Carl was the first in his family to go to college. “I told myself that this was my ticket out, so I did everything I possibly could to be the best person in school and also on the court,” he said.
His family life in Milwaukee showed him what he didn’t want to do. “Just being honest with you, seeing some my cousins, peers, they went to work for jobs paying six, seven dollars an hour or they didn’t go to work at all and then living off welfare. I didn’t want that.”
When he was first injured, he had to contemplate the end of a career before it even got started. “When you have an ACL tear, it’s over…no more basketball,” he told me. “I said, God, give me health again and I’ll do everything I can to leave it all out on the line and be a successful individual.”
On my podcast, Carl pointed out another interesting lesson he learned in the NBA: Not doing things just to fit in.
“Fitting in was easy,” he said. “Doing everything that everybody else does was easy. If I stood out in some type of way, I’m going to have different results. I’m going to have stand-out results.”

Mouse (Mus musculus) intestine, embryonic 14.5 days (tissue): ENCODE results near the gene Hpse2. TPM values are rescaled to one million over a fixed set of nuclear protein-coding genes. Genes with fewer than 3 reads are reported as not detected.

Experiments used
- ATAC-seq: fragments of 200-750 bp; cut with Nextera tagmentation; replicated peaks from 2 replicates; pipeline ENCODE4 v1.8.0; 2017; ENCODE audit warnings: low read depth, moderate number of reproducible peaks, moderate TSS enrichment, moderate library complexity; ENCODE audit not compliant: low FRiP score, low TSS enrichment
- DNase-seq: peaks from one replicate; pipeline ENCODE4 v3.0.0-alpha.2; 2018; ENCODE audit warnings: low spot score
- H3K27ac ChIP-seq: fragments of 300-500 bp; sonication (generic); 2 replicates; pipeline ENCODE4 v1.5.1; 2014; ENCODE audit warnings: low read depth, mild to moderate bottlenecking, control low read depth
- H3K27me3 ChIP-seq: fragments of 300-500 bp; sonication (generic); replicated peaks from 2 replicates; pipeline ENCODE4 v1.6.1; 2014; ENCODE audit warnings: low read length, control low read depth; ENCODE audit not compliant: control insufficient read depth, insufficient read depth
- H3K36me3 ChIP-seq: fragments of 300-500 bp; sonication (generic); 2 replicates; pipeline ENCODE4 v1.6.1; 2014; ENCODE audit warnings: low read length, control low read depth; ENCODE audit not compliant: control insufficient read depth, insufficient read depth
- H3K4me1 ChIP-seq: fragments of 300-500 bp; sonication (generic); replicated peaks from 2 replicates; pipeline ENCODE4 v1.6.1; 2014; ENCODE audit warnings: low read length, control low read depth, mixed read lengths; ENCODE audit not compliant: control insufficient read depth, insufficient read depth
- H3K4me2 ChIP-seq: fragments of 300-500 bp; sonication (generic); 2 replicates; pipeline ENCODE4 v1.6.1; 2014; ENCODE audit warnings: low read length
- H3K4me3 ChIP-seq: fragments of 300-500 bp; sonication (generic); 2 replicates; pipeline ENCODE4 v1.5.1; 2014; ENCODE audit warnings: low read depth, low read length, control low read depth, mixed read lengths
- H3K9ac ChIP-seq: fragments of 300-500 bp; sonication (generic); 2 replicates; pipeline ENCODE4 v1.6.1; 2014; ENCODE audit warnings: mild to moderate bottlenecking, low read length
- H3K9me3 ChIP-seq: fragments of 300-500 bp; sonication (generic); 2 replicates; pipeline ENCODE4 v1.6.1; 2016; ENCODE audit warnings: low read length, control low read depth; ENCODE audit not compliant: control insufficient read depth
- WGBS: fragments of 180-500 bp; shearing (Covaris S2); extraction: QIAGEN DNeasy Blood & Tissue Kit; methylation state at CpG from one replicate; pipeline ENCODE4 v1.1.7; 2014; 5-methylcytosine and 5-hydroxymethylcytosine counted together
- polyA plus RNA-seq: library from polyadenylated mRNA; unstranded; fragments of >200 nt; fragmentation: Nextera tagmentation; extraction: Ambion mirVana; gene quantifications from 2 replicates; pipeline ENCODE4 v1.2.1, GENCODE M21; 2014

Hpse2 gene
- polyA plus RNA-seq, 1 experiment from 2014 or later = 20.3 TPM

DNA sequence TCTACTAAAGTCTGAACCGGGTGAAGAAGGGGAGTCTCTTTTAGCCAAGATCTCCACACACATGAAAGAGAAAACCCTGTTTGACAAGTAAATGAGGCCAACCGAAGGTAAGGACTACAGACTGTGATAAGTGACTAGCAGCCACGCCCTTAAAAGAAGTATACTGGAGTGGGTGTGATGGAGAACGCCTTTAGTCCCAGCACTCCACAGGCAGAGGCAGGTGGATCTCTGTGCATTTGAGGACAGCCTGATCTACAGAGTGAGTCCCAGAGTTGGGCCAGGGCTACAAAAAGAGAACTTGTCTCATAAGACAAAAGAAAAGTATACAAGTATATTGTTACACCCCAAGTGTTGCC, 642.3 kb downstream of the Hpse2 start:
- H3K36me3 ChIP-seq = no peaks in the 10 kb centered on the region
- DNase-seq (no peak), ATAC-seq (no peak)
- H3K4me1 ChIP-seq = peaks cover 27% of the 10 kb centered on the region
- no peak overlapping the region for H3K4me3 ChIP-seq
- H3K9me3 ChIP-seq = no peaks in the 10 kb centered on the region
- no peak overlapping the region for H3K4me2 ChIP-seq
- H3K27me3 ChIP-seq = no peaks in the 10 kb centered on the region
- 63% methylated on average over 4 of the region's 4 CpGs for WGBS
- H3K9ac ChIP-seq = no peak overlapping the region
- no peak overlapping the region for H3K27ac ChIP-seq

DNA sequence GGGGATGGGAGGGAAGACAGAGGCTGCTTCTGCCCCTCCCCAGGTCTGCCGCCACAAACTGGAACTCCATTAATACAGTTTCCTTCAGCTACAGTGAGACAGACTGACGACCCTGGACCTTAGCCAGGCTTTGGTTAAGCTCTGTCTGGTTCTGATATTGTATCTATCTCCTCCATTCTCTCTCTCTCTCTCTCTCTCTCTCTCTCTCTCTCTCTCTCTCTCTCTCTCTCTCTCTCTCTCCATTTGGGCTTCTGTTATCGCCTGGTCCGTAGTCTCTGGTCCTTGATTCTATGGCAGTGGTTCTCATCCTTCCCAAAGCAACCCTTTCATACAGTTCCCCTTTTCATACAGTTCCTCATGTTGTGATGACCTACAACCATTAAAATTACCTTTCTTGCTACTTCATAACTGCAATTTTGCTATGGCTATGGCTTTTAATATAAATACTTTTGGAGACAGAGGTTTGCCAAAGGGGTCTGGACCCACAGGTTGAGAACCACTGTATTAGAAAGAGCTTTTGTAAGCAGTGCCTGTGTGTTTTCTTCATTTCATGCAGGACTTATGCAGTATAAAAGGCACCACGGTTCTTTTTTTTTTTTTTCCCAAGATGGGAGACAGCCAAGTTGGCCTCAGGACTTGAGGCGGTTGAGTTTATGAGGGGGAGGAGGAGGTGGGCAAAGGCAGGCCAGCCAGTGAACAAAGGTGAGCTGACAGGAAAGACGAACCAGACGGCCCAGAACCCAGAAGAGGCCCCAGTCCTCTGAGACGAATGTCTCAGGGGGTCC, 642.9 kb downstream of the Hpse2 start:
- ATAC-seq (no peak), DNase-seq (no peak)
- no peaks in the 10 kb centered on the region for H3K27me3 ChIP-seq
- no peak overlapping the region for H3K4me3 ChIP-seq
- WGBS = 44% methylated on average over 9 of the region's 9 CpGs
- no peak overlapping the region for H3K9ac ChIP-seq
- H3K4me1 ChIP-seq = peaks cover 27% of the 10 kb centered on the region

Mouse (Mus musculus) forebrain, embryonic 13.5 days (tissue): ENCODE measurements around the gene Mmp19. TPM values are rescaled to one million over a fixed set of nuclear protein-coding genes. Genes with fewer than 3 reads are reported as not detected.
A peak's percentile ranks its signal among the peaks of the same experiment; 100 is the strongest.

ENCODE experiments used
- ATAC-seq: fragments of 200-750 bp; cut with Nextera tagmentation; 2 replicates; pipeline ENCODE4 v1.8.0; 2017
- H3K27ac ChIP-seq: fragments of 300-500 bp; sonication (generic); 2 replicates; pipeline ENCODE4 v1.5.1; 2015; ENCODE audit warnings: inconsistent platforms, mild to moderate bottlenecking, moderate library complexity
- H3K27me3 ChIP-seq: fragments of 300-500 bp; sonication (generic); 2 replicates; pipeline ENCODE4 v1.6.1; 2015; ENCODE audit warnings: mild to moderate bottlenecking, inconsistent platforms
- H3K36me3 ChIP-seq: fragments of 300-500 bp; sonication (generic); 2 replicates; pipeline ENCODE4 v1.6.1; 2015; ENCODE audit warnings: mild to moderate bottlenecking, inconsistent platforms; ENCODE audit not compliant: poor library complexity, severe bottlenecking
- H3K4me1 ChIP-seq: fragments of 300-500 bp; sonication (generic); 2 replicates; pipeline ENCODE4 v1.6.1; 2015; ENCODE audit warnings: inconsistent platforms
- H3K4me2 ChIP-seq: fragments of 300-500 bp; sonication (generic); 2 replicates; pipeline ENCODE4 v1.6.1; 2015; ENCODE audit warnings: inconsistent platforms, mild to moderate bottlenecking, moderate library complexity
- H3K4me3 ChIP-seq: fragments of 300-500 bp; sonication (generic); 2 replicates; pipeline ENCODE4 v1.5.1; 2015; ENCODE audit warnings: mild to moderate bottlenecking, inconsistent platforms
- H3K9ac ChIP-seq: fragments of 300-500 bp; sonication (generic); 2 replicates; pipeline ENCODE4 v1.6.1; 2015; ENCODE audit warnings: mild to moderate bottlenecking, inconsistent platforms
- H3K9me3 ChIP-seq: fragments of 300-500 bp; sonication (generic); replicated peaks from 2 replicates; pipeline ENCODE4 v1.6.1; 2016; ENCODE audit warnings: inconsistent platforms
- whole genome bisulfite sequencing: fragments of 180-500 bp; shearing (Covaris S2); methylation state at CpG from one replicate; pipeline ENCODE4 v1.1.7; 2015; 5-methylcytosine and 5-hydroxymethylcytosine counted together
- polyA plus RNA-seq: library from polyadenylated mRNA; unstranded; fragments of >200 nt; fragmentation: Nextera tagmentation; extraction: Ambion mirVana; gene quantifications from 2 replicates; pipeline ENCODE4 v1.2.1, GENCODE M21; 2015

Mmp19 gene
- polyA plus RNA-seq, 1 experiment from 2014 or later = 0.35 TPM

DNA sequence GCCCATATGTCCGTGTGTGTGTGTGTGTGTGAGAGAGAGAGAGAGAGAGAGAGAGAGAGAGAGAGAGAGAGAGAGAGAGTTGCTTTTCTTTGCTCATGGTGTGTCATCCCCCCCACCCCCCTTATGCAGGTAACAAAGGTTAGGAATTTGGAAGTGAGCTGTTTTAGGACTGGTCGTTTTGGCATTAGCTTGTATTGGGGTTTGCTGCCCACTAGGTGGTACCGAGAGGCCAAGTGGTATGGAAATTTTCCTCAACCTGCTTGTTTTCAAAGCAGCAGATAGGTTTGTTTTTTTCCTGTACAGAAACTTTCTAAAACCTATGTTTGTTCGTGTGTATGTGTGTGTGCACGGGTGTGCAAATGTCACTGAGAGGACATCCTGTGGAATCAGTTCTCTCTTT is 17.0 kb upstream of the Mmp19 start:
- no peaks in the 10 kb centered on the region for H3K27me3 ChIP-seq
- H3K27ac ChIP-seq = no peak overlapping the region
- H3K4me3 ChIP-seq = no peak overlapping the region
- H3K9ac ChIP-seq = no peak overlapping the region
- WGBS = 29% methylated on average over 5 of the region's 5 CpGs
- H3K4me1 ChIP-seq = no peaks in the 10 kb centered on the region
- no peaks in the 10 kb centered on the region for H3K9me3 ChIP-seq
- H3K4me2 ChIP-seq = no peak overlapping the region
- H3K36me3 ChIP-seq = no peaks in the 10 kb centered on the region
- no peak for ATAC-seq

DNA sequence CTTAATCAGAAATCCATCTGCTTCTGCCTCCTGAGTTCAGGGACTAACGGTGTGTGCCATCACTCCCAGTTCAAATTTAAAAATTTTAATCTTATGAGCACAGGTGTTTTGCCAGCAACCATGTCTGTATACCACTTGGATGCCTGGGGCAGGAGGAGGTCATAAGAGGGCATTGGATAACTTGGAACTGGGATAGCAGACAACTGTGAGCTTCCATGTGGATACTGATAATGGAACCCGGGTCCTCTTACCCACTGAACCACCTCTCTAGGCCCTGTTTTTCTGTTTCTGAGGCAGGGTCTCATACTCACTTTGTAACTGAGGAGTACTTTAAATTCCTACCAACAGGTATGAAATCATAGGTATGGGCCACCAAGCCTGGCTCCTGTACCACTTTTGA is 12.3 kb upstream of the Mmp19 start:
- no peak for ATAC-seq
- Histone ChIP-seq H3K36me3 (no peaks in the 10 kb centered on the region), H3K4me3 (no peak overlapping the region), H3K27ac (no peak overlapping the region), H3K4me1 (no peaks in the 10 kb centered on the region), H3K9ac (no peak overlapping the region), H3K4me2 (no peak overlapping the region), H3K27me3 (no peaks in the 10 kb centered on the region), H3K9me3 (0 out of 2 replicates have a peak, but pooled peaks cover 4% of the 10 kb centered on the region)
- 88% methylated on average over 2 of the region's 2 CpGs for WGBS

That’s called the “Law of Contrast” and it produces that exact effect of changing the outcomes that everyone else is experiencing. Carl is smart, he recognized that differences make a difference, and doing whatever it takes is what is required to make real, meaningful differences.
Every off-season for the last 11 years, he has run a camp for kids in Milwaukee where he tells youth his story of hard work and persistence. “I always tell the kids to apply themselves and always be persistent,” he said. “If you dream, apply yourself and be persistent. With hard work, man, the sky’s the limit.”
When Carl says the sky’s the limit he means it. He is smart to recognize that it’s important to dream big, because if we don’t – we may be selling ourselves short. “You have to dream bigger than your mind could ever imagine,” he said. “I wanted a nice house. I wanted a nice car. I said, and I got all of that. So, what do I do, do I stop now? Maybe I didn’t dream big enough.” That’s a big statement coming from a kid who grew up to be the first in his family to graduate college and go on to be not only a top NBA basketball start, but a good businessman, father and someone who gives back to the community.
I’m convinced that in whatever he takes on as a basketball player or in his post-hoops career, Carl Landry is not going to stop getting better at whatever he does, and in the process of doing so, make the world a better place.